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Bronze age teeth discovery sheds light on the evolution of the human diet

A team of researchers has recovered remarkably preserved microbiomes from two 4,000-year-old teeth found in an Irish limestone cave. Through genetic analysis, these microbiomes have unveiled significant shifts in the oral microenvironment from the Bronze Age to our current era. 

Historical changes in human oral microbiomes

Both teeth belonged to the same male individual, offering not only a glimpse into his oral health but also into the broader historical changes in human oral microbiomes.

The team, led by Trinity College Dublin, in partnership with archaeologists from the Atlantic Technological University and the University of Edinburgh, identified multiple bacteria associated with gum disease.

In addition, the teeth provided the first high-quality ancient genome of Streptococcus mutans — a bacterium chiefly responsible for tooth decay.

Reconstructing oral microbiomes 

According to experts, while S. mutans is very common in modern mouths, it is exceptionally rare in the ancient genomic record. Its scarcity in ancient samples might be due to its acid-producing nature, with this acid not only leading to tooth decay but also to DNA degradation that is preventing plaque from fossilizing. 

Although most of the ancient oral microbiomes are extracted from fossilized plaque, the researchers now managed to reconstruct it directly from the tooth material.

The scarcity of S. mutans in ancient samples might also be attributed to a historical lack of suitable environments for our sugar-loving species.

The archaeological record shows an increase in dental cavities following the advent of cereal agriculture thousands of years ago, with a more pronounced surge in recent centuries coinciding with the widespread introduction of sugary foods.

What the teeth revealed

The teeth analyzed were discovered within a larger skeletal collection at Killuragh Cave in Limerick County, and were excavated by the late Peter Woodman of University College Cork. Despite evidence of advanced dental decay in other teeth within the cave, the teeth under study showed no visible cavities. 

However, one tooth revealed a significant amount of S. mutans DNA, indicating a drastic imbalance in the oral microbial community.

“We were very surprised to see such a large abundance of S. mutans in this 4,000-year-old tooth. It is a remarkably rare find and suggests this man was at a high risk of developing cavities right before his death,” said study senior author Lara Cassidy, an assistant professor of genetics and microbiology at TCD.

Further analysis revealed the virtual absence of other streptococcal species in the tooth, suggesting a disruption in the natural balance of the oral microbiome, with S. mutans outcompeting other streptococci and leading to a predisposition to disease.

The disappearing microbiome hypothesis 

The study also supports the “disappearing microbiome” hypothesis, which posits that modern microbiomes are less diverse than those of our ancestors, potentially impacting human health.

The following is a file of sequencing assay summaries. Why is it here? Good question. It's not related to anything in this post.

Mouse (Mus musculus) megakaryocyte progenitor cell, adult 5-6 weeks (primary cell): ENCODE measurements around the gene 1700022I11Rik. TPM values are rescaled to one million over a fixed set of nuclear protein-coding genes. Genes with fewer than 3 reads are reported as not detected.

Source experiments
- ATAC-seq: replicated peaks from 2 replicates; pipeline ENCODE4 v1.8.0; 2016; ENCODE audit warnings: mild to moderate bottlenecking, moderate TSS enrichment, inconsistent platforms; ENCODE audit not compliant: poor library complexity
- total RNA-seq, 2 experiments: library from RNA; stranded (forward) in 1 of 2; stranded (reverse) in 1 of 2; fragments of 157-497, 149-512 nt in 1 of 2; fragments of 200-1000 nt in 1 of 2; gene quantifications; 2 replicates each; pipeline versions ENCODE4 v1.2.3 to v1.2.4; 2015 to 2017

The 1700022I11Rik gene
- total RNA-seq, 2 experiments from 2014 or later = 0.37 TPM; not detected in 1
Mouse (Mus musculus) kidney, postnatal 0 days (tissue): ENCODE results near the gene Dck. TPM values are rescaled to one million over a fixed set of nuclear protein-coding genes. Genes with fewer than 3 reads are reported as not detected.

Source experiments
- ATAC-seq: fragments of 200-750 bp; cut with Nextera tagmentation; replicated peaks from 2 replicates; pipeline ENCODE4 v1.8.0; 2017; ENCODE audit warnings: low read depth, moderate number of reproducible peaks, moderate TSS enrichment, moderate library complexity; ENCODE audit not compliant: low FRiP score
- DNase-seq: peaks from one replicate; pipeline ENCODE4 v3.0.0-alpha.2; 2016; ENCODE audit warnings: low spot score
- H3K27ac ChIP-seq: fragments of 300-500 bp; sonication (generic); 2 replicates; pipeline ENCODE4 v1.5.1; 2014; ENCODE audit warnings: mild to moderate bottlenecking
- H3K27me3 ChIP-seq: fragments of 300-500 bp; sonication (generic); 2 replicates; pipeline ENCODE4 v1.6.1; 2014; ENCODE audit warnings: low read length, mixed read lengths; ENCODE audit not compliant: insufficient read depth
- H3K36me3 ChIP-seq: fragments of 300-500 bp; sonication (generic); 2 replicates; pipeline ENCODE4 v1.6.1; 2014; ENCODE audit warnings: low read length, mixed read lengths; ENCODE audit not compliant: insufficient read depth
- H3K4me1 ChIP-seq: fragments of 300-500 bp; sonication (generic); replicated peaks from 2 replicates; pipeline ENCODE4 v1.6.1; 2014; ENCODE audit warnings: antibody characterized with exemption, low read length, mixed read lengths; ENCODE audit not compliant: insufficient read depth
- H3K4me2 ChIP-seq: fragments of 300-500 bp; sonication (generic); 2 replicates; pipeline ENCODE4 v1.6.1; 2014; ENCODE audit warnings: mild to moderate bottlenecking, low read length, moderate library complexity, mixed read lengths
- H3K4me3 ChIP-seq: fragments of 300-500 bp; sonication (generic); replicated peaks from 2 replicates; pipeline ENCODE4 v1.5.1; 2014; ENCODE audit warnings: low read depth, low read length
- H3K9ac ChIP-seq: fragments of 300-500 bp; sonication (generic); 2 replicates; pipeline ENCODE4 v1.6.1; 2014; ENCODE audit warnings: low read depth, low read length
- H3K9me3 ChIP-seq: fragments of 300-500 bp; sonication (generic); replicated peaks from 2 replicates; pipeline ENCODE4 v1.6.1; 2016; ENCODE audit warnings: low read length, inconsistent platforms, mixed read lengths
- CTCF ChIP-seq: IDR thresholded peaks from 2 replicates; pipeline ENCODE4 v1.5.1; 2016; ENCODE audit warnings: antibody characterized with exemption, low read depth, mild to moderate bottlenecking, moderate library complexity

The researchers discovered highly divergent strains of Tannerella forsythia, a bacterium implicated in gum disease, within the ancient sample. 

“These strains from a single ancient mouth were more genetically different from one another than any pair of modern strains in our dataset, despite the modern samples deriving from Europe, Japan, and the USA,” said lead author Iseult Jackson, a PhD candidate at Trinity. “This represents a major loss in diversity and one that we need to understand better.”

Dramatic changes in the oral microenvironment

The study highlights dramatic changes in the oral microenvironment over centuries, with a single lineage of T. forsythia becoming dominant worldwide over the last 750 years due to natural selection. 

 “Over the last 750 years, a single lineage of T. forsythia has become dominant worldwide. This is the tell-tale sign of natural selection, where one strain rises rapidly in frequency due to some genetic advantage it holds over the others. T. forsythia strains from the industrial era onwards contain many new genes that help the bacteria colonize the mouth and cause disease,” Cassidy explained.

Dramatic evolution of disease-causing bacteria

S. mutans has also undergone recent lineage expansions and changes in gene content related to pathogenicity. These coincide with humanity’s mass consumption of sugar, although we did find that modern S. mutans populations have remained more diverse, with deep splits in the S. mutans evolutionary tree pre-dating the Killuragh genome.” 

These findings highlight the dramatic evolution of disease-causing bacteria from the Bronze Age to the present, influenced significantly by cultural shifts in the industrial era, offering profound insights into the history of oral health and the intricate relationships between diet, microbiomes, and human evolution.

The study is published in the journal Molecular Biology and Evolution.


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